Abstract: This discussion paper outlines a recently started mixed method research program to assess whether, why, and in what contexts transparency and accountability (T/A) interventions improve health outcomes. The project is intended to advance the state of knowledge about the impact of T/A interventions on service delivery in several ways. First, we will develop a new T/A intervention, based on an initial theory about how T/A affects service delivery in different contexts as well as the range of existing work in this field, that is designed to be flexible enough to work across multiple contexts. Development of this intervention will leverage the local knowledge of embedded and capable local partners through an intensive co-design process. Second, we will conduct mixed-methods evaluations of this intervention in multiple sites: our research plan combines an initial phase in which we will evaluate its impact in two carefully selected sites, Tanzania and Indonesia, with both a randomized controlled trial and an integrated and extensive qualitative evaluation to understand mechanisms and the role of context; a cost-effectiveness analysis; and a second phase, which explores the generalizability of both our first phase results and the theoretical implications of them for mechanisms and the role of context. Third, these findings will provide the basis for development of a more nuanced and empirically grounded theory of the impact of T/A — both the different mechanisms through which T/A interventions seek to affect development outcomes, such as collaborative problem solving or community pressure, and the conditions under which these mechanisms should be expected to improve service delivery. All of these elements will be used to produce a range of new tools for practitioners of T/A as well as sectoral health experts assessing whether to add T/A interventions instead of or alongside more traditional health interventions.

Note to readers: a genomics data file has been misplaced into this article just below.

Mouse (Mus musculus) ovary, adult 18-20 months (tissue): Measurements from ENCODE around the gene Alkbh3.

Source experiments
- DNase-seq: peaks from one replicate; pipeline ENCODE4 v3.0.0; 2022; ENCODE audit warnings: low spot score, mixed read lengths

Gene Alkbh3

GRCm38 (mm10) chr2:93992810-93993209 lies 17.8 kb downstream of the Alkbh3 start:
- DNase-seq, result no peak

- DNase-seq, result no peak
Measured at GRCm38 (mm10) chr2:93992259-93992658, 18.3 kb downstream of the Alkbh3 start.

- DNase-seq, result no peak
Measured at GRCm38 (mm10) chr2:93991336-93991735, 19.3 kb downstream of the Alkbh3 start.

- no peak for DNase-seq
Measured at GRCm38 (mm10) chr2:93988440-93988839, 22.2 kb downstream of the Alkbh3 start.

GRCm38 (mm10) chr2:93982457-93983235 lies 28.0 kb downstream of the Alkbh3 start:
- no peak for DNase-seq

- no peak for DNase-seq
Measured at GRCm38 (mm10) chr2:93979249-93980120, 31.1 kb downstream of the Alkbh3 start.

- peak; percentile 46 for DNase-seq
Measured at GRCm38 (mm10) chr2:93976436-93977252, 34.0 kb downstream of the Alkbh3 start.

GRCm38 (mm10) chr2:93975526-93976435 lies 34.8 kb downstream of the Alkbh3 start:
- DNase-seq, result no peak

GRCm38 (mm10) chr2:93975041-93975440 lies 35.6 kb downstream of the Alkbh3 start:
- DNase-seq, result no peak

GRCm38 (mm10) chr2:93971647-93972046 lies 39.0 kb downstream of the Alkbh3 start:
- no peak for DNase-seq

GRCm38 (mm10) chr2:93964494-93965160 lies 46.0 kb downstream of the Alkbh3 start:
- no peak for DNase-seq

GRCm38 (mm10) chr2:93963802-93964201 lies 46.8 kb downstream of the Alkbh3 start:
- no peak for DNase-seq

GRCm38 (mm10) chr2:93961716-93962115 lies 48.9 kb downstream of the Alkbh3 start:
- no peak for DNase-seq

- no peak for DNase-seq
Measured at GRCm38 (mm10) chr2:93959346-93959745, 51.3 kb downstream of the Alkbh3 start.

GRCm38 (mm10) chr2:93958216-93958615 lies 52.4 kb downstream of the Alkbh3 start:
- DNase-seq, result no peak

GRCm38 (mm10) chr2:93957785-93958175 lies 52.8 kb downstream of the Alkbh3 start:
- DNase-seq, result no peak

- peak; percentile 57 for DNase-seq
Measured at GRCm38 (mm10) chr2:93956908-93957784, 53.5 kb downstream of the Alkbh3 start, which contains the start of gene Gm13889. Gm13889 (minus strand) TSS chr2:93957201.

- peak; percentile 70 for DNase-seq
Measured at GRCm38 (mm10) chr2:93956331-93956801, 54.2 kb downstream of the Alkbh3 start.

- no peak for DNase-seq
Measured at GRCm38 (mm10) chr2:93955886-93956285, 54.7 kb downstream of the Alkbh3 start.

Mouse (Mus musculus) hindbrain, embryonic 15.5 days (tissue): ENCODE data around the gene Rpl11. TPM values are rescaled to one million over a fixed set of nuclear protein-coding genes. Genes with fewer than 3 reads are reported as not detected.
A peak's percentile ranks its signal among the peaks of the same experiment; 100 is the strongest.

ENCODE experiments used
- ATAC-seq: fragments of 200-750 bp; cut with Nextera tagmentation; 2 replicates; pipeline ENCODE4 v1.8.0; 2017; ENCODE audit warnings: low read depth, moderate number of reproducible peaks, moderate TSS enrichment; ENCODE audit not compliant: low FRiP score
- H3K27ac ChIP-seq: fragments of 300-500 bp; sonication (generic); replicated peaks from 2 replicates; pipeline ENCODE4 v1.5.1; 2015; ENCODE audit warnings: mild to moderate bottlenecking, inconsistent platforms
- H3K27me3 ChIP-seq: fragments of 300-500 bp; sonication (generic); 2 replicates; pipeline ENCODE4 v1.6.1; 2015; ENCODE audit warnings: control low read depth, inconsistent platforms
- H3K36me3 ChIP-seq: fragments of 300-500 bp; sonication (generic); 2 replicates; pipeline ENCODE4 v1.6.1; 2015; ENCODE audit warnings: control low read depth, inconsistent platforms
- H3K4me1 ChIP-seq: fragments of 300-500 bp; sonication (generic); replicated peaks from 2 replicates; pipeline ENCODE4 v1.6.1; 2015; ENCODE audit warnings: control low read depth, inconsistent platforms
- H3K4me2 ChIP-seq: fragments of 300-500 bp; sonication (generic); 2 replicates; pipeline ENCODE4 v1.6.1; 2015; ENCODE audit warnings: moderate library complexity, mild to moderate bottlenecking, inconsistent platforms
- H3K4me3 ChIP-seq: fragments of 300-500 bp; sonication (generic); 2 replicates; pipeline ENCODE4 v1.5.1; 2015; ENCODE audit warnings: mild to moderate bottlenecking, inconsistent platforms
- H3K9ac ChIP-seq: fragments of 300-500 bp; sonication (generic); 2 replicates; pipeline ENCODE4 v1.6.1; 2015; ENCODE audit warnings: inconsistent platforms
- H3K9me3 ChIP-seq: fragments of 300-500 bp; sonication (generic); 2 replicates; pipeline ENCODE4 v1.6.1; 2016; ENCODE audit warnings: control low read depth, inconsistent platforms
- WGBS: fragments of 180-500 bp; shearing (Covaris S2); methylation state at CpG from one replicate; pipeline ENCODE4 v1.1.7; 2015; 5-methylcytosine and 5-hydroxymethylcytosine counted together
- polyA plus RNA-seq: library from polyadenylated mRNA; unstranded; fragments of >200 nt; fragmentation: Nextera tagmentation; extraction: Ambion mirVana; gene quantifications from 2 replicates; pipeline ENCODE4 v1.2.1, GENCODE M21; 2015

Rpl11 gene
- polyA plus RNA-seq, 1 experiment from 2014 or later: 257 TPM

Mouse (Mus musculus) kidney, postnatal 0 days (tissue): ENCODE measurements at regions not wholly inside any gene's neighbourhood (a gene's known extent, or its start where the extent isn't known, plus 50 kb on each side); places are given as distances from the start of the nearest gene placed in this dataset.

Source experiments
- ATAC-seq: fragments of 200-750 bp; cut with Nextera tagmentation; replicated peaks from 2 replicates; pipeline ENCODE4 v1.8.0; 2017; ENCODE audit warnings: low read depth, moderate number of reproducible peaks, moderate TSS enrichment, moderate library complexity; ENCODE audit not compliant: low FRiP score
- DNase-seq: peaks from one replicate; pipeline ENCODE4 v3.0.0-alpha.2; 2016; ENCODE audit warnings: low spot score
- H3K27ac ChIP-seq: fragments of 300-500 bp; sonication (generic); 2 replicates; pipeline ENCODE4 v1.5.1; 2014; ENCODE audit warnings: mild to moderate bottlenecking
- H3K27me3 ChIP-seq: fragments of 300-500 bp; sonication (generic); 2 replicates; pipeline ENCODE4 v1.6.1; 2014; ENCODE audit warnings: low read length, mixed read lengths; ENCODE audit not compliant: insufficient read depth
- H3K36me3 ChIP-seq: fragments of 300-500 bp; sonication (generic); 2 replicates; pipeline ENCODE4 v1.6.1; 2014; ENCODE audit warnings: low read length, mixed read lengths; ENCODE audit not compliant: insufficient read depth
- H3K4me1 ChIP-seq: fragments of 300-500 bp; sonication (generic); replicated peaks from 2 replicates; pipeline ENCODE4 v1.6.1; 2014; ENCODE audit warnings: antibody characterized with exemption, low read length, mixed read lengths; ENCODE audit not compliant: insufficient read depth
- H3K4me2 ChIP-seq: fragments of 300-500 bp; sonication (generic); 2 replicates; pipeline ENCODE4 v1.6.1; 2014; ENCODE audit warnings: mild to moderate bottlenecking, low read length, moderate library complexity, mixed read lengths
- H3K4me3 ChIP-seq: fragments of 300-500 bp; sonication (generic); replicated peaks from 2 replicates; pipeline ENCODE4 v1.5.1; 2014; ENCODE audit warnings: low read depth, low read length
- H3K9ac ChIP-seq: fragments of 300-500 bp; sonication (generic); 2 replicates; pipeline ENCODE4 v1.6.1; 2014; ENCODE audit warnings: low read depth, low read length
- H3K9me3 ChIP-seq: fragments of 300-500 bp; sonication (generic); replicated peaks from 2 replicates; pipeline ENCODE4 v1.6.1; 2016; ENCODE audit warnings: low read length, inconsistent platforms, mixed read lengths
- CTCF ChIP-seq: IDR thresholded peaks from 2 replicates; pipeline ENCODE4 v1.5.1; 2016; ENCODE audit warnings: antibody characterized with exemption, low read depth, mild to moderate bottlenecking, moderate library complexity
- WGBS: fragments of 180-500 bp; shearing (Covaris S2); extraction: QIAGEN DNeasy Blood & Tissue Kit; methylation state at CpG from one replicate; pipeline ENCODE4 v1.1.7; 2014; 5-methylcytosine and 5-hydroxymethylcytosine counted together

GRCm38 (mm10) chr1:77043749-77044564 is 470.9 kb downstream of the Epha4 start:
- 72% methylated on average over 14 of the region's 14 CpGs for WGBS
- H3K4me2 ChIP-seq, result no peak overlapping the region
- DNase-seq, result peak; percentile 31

“Does Transparency Improve Governance” (Kosack & Fung, 2014)